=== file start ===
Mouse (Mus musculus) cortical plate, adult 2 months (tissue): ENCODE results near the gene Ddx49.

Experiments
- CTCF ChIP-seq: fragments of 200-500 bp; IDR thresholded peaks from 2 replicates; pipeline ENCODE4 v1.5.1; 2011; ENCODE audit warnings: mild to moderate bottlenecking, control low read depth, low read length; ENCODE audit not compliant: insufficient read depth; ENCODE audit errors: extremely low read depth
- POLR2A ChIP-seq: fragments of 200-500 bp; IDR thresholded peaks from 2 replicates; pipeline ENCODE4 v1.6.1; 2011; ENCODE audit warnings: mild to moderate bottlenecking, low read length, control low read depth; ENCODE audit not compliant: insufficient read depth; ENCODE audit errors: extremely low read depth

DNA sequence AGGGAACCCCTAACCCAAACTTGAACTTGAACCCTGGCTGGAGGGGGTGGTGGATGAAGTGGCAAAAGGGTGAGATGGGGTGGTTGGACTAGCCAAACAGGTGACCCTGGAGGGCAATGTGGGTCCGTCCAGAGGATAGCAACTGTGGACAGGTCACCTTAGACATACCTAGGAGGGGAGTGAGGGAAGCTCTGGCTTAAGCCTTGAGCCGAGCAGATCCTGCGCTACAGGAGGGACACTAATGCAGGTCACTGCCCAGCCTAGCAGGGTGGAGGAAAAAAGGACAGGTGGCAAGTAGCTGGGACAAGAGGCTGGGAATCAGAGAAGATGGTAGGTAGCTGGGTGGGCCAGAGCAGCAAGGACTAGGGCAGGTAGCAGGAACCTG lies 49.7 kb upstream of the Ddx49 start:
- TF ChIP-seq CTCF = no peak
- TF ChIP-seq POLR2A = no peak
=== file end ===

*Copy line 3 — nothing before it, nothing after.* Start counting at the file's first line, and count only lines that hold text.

- CTCF ChIP-seq: fragments of 200-500 bp; IDR thresholded peaks from 2 replicates; pipeline ENCODE4 v1.5.1; 2011; ENCODE audit warnings: mild to moderate bottlenecking, control low read depth, low read length; ENCODE audit not compliant: insufficient read depth; ENCODE audit errors: extremely low read depth